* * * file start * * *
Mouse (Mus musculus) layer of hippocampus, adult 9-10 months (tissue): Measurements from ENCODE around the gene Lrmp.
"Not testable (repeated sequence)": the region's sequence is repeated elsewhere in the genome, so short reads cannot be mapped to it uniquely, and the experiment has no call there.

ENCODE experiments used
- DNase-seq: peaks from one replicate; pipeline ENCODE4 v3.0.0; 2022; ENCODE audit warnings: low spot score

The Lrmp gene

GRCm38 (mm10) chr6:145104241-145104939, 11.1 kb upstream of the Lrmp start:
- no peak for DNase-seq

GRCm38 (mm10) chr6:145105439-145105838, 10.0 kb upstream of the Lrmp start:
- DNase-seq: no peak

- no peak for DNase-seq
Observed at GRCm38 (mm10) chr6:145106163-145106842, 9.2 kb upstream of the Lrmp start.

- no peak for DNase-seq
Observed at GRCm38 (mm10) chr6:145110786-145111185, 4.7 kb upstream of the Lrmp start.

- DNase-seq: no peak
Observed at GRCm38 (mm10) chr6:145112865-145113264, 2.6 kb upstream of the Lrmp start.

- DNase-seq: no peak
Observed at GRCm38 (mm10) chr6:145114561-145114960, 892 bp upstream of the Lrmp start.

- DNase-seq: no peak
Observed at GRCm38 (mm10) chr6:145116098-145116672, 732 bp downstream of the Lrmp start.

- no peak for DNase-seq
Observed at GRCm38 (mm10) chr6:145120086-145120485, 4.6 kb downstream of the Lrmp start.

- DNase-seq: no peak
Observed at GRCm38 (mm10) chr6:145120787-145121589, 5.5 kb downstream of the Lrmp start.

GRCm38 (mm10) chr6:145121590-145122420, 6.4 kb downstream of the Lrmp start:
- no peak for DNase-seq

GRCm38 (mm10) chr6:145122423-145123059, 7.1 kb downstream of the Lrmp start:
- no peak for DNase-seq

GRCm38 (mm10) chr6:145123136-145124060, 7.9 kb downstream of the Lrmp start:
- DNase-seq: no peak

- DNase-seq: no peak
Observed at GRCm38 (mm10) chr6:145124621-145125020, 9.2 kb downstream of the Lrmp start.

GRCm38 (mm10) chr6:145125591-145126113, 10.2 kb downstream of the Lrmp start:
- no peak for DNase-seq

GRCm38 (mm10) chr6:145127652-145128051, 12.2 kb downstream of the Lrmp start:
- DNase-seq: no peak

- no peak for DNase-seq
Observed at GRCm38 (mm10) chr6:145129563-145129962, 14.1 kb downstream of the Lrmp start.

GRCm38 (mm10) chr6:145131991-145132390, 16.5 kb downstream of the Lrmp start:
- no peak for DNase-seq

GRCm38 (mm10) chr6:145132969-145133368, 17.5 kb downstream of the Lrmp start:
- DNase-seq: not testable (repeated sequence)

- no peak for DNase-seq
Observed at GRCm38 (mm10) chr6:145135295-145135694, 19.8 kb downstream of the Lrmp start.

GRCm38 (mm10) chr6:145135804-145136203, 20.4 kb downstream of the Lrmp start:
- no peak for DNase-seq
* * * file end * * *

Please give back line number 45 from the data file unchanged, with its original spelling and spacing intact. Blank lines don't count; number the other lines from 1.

- no peak for DNase-seq